Elevating family experience and healthcare provider communication necessitates measurement. Regenstrief Institute scientists introduced the Family Inpatient Communication Survey (FICS), assessing clinician-family interaction for incapacitated patients. Recognizing families as integral to care, the FICS focuses on emotional-relational and informational communication. Addressing family stress and aiding clinical decision-making are among its benefits. This approach fills a gap in patient-focused measures. Dr. Alexia Torke emphasizes teaching communication skills and envisions real-time text messages for experience assessment. Patient-family bonding proves pivotal, even amid challenges, fostering repair and receptiveness to care.
Advancing the family experience and fostering effective communication between healthcare providers and families is a complex endeavor. While there is no magical solution to perfect the provider-family relationship, researchers at the Regenstrief Institute propose that the journey towards improving family experience can begin with measurement.
Healthcare has progressively shifted its focus towards comprehending the experiences of both families and caregivers. Acknowledging that few patients navigate their medical journey entirely alone, the growing emphasis on patient engagement and satisfaction has led to the recognition of family members as integral members of the care team.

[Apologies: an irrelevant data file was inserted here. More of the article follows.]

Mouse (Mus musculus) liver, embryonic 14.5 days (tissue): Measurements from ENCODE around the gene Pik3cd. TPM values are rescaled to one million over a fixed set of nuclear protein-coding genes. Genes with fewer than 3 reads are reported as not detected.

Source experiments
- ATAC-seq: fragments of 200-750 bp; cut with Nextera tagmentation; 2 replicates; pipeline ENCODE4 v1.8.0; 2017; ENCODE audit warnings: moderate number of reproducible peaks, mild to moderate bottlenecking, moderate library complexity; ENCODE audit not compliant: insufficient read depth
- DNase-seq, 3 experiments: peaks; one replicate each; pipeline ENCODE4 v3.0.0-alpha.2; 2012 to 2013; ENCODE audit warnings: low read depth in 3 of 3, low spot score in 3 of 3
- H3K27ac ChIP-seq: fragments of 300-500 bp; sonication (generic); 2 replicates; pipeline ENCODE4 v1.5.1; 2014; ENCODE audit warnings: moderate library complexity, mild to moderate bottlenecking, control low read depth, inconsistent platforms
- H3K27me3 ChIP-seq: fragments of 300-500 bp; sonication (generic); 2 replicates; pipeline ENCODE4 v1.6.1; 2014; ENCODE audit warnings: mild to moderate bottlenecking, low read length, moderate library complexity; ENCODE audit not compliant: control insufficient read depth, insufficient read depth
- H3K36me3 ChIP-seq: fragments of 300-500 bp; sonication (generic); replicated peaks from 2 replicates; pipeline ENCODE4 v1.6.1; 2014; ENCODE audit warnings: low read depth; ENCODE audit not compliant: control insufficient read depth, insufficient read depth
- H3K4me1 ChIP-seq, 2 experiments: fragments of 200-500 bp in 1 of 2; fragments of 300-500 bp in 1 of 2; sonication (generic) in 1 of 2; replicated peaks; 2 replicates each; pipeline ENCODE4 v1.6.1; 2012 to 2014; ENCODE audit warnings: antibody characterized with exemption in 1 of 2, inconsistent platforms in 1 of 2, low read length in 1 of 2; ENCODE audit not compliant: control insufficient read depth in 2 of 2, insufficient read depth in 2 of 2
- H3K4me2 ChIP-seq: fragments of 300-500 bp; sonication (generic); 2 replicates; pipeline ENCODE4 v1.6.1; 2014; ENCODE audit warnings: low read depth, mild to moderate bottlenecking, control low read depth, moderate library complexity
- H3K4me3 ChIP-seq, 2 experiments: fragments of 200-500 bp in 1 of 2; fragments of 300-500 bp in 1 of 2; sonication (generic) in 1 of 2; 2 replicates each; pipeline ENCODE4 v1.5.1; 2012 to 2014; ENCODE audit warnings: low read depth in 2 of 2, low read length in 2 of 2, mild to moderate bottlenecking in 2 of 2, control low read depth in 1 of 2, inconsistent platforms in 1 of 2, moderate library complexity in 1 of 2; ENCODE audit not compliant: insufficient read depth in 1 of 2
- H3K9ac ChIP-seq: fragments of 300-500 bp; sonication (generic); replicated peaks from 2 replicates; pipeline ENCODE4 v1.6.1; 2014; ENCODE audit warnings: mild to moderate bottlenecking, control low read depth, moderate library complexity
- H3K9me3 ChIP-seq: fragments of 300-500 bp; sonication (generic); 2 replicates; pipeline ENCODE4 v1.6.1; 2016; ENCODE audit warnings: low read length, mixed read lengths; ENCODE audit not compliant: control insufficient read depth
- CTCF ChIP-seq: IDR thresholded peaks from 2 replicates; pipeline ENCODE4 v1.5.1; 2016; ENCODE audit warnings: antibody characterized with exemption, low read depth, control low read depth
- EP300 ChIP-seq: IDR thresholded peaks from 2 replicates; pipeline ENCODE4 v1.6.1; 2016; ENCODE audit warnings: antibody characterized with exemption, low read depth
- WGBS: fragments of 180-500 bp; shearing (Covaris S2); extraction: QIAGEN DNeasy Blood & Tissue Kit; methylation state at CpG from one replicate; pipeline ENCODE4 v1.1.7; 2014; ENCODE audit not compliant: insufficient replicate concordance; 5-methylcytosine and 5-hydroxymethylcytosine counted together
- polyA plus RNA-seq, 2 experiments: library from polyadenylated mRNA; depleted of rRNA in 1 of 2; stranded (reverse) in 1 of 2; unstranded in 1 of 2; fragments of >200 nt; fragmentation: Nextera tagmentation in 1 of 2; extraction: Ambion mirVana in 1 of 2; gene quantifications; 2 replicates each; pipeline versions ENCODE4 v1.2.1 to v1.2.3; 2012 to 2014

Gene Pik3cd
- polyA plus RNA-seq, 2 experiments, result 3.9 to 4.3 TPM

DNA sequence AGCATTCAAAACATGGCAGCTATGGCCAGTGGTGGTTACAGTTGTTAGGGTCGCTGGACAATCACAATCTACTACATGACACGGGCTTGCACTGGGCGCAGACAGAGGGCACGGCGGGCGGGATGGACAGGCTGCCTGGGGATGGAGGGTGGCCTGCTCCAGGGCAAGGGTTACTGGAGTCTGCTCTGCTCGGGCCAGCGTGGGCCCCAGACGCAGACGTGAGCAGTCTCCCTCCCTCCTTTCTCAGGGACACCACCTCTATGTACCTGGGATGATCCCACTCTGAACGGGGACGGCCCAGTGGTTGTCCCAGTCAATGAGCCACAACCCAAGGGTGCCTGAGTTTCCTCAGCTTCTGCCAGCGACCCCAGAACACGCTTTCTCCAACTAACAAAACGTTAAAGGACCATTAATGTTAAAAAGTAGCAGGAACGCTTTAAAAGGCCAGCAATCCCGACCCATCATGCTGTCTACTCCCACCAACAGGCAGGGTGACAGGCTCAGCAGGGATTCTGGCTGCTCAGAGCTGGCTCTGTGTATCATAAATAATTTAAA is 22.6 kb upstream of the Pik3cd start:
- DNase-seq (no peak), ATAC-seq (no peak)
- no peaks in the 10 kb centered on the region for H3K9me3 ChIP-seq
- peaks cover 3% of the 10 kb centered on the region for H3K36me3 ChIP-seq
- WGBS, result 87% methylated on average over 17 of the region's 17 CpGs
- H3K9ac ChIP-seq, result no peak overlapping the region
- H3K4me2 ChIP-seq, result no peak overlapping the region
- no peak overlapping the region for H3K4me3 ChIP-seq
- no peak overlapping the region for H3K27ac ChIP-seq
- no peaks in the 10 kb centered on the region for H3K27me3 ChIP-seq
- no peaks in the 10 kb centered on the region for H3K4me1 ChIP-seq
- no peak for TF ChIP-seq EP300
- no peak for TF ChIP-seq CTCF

Numerous studies have underscored the advantages of having an informed family member actively involved in the patient’s care. Reports suggest that offering health coaching to family members can elevate patient activation. Additionally, extensive research has demonstrated that educating and engaging family caregivers upon discharge can substantially reduce the risk of hospital readmissions.
This significance arises from the fact that family members frequently play a pivotal role in aiding patients in managing their illnesses and recuperating post-discharge. When a family member is well-informed about and comprehends the patient’s care plan, they can facilitate adherence and strive for optimal outcomes.
However, the role of the family member extends to the acute, inpatient phase of care as well, especially in situations where the patient is unable to communicate their needs – such as when dealing with dementia or critical illness. According to Dr. Alexia Torke, a research scientist at the Regenstrief Institute, “Families are genuinely crucial, especially when the patient cannot advocate for themselves.” In such scenarios, families become paramount in conveying critical information to clinicians and participating in decision-making.
In essence, effective family engagement and communication carry considerable weight. Consequently, it becomes imperative for healthcare organizations to assess the quality of family engagement and communication.